My understanding is that the Duck of Minerva publishes a number of pieces that were previously turned down at The Monkey Cage. The Monkey Cage has become, in effect, a highly selective journal. The Duck? I suppose you could say that we are… more egalitarian.
The Duck will continue to publish this style of post, regardless of the route it takes to get here.
However, there are real merits in looser, more open-ended styles of blogging. We can’t go back to the old blogosphere. It’s long gone. But we can try to reproduce, at least at this one site, some of its better qualities. That means, among other things, seeking to publish more debates and symposia – which (by the way) are a great way to promote academic work.
One of my big aims is to encourage those posting here – whether they are guests or their names are on the mast head– to adopt a more informal, conversational approach. This extends to promoting their scholarship. For example, we’re experimenting with a Q&A format. You provide us with answers to six or seven questions about your new article or book. We put them into a post and publish them. No muss, no fuss.We make shameless self-promotion fun!
Many of our most popular posts deal with the discipline, its challenges, and its pathologies. These are definitely still a big part of the mix. They’ll persist in both vanilla form and under the “Bridging the Gap” brand. The informality of blogs can also make them a productive environment for talking about power relations – and patterns of exclusion – in the profession. We hope to publish more content on these topics. Do you have something you’d like to write about under the rubric of “academia?” Do you have questions you’d like to see answered? Let us know.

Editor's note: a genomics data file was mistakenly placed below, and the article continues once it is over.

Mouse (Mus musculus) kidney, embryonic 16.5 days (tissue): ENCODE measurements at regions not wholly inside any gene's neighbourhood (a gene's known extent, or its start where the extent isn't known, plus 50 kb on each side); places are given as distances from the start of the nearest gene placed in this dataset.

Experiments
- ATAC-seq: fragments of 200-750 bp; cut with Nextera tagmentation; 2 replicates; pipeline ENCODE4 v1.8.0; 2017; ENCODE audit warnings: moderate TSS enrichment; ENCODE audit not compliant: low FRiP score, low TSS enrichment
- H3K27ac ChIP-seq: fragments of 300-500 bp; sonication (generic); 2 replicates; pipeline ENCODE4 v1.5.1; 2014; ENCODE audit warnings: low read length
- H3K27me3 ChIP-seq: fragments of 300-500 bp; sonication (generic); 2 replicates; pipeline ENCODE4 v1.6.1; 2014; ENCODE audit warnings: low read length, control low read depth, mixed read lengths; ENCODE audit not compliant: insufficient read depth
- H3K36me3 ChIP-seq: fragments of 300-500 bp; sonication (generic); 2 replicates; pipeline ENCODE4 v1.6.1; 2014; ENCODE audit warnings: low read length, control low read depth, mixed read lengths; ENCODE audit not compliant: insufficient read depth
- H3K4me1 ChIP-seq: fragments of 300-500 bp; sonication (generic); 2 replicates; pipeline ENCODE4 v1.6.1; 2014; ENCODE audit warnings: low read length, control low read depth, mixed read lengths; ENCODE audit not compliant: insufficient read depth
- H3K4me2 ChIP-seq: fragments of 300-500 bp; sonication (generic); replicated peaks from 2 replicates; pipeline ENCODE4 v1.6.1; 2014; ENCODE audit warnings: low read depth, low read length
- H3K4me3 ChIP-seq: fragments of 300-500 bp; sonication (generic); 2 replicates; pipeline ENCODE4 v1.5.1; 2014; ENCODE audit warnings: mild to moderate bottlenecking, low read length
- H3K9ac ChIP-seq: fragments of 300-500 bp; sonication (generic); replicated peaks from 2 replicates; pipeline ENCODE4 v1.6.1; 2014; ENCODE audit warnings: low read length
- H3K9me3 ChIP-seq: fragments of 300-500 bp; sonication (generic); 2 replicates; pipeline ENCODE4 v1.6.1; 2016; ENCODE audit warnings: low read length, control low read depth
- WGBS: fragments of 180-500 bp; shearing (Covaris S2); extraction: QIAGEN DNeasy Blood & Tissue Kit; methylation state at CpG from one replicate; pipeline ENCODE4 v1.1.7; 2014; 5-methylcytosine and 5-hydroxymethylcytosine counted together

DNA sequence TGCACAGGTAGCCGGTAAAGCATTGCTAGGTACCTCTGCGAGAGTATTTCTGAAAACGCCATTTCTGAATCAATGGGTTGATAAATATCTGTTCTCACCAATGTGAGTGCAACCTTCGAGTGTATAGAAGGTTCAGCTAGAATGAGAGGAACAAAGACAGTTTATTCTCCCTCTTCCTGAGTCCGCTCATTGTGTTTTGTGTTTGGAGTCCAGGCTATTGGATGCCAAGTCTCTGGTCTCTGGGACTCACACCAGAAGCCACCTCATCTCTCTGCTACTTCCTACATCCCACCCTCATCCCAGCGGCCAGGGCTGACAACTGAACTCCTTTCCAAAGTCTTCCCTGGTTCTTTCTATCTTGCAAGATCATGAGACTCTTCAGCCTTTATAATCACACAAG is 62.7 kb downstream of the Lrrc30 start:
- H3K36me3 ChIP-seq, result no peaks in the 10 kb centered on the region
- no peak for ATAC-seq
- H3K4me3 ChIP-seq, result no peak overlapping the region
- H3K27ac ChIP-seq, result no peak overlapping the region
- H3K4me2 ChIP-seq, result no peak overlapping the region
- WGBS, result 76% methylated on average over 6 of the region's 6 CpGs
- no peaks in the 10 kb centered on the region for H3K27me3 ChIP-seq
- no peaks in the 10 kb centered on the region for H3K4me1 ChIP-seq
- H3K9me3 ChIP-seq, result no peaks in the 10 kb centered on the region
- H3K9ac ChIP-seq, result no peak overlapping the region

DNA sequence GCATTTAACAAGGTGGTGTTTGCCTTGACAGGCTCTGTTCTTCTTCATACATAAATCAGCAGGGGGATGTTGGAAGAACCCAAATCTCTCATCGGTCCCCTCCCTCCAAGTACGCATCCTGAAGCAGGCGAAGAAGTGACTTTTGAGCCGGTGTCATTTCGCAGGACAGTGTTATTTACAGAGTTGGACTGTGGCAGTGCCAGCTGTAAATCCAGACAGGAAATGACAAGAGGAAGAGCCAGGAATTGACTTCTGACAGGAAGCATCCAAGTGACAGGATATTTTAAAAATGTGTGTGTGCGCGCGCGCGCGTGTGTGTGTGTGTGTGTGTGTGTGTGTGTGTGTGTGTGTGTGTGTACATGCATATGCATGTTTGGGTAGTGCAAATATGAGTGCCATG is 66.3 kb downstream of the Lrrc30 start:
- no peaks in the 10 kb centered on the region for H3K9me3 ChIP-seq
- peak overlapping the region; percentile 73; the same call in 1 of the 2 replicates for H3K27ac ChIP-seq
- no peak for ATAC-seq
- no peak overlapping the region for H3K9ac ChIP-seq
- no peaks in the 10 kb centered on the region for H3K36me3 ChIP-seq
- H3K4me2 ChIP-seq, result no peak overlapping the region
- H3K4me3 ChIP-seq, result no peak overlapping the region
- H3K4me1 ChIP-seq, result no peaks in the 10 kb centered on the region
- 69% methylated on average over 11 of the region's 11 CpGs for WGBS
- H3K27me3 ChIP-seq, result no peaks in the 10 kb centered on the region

The majority of Duck posts should end in explicit or implied questions; they should aim to start conversations or keep them going. Half-baked ideas are encouraged.
The majority of Duck posts should end in explicit or implied questions; they should aim to start conversations, or keep them going. Half-baked ideas are encouraged. Posters should avoid over claiming the certainty of their findings, their interpretations, and their arguments. The main difference between the Duck of 2021 and that of the 2000s will be tighter editorial control and screening – to reduce the risk of misjudgment on the part of authors as they adopt a more free-flowing style.
Questions? Reactions? Ideas? Email us, or better yet, comment below. Over the next few weeks we’ll expand the contents of the information submenu and start building out our FAQ. I’ll also have more to say aboout the effort to build intellectual community and how the affiliated podcasts fit into that vision.